Genetic manipulation was commonplace. Clinics in every town provided those that could afford with artificial gene selection, working round the clock to expunge every hereditary contaminant from the members of the next generation. Of course there was no altruism involved in the process - just a tidy profit.

My great grand daughter's genome had been skillfully crafted in one of these places. Each chromosome was flawless and would provide the instructions to create every facet of her physical existence from her hair and eye colour, to her IQ. Ben and his wife Tanya, had chosen the very best of themselves for their daughter.

And yet later, as I sat in the stark hospital ward watching the new parents awkwardly change their daughter's nappy, I couldn't help but wonder how they would maintain the perfection they had strived for. At what point would they be satisfied and to what lengths would they go? The scar above Ben's eye told the story of how he learnt to ride a bike. Would it be wrong to prevent such embellishments? Even if such marks could be prevented, others could not. Unseen damage to body tissue, causing illness and decay, was unstoppable.

I looked at my own hands, gnarled and fragile – no longer perfect. They represented the story of a life: the indent from a wedding ring; the slight misalignment of a finger once broken in an accident. It made me smile at the couple's naivety and I wondered what scars they would allow Eva to gather.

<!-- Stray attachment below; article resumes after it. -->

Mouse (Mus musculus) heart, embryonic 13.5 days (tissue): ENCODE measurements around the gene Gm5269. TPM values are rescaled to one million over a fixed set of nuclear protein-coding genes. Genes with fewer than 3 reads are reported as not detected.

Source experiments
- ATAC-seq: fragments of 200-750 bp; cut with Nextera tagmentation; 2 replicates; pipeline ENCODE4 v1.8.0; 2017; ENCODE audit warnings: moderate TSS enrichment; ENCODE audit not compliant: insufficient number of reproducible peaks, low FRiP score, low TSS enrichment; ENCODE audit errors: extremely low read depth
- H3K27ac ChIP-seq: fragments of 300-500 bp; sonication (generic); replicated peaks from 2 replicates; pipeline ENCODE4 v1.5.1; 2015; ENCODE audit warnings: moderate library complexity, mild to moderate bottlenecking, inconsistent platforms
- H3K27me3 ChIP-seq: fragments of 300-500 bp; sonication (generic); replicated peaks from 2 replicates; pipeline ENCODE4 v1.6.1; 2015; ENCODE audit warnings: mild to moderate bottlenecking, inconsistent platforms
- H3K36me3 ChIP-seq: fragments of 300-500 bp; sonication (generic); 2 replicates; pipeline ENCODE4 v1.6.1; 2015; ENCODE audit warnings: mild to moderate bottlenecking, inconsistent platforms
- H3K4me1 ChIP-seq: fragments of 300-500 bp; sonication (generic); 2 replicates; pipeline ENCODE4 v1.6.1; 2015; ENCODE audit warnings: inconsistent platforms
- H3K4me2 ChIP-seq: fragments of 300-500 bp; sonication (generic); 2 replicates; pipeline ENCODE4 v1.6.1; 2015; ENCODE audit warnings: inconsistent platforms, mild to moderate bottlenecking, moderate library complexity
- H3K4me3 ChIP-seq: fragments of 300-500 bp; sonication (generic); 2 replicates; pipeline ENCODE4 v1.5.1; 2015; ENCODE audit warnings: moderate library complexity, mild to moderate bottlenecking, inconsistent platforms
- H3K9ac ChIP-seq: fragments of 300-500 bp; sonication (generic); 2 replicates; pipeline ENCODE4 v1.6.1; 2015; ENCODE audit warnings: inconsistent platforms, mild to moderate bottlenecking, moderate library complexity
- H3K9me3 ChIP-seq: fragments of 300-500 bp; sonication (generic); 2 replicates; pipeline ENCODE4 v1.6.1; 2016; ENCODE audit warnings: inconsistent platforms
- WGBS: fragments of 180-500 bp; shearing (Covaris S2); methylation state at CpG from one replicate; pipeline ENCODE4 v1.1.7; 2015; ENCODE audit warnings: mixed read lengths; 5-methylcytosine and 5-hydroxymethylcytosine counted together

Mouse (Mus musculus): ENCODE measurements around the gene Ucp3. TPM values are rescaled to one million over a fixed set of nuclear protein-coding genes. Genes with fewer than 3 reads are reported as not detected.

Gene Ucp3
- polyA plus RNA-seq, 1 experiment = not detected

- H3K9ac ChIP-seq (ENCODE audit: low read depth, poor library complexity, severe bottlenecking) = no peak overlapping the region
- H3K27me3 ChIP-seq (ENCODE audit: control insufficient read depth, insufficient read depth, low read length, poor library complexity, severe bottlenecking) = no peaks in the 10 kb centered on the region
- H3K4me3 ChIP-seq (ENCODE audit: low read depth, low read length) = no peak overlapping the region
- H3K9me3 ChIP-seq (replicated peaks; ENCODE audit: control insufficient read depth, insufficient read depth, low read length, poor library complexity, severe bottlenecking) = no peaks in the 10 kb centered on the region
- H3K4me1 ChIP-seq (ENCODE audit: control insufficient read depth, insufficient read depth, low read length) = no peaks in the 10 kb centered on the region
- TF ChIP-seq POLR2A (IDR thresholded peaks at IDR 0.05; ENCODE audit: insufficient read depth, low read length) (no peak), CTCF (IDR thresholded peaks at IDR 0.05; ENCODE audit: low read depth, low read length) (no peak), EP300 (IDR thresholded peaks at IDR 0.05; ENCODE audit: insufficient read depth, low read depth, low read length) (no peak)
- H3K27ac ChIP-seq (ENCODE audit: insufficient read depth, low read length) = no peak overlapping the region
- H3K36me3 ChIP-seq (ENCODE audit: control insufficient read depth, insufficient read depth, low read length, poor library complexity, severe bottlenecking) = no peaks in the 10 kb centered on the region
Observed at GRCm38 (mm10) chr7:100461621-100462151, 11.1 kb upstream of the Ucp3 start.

“Look at her,” my grandson beamed. “She's perfect.”

“Yes,” I agreed uncomfortably. “She is.”

My name is Heather Lewis and I am a writer.

Ok, so this is my first posting on my blog. I have absolutely no idea if anyone will ever read it but that's a different issue. I suppose this, like every other writer's blog, is intended to declare my online presence which, I have been told, I need. Personally speaking, I'd rather not. The idea of baring one's soul to all and sundry is quite hideous in my opinion but here goes.

My name is Heather Lewis. I'd like to be a writer. I feel I should announce this in front of a group of people as an admittance of some dirty addiction. For a long time I have been very secretive about it, only divulging this most private desire to my closest friends. My face has always blushed red whenever I have mentioned it in fear of being laughed at. I'm only too aware of the fact that there are thousands of people out there who harbour a similar wish, many of whom have struggled for years on their magnum opus; many of whom will have got lost along the way with other pressures taking over. Why should I be any different? At this moment in time, I can't answer that and I may never be able to. There is a very strong possibility that I will also lose my way and that friends, in years to come, will ask "weren't you writing a book?". My greatest fear is that my answer will be "No, I couldn't finish it - I didn't have time".

So, I've got to try. Step by step, little by little, I need to drag myself to completion. Stuff the journey - I want the end; the finished article. Please excuse the grammatical errors and poor punctuation. Forgive any over indulgent descriptions and melodrama. I'm still learning.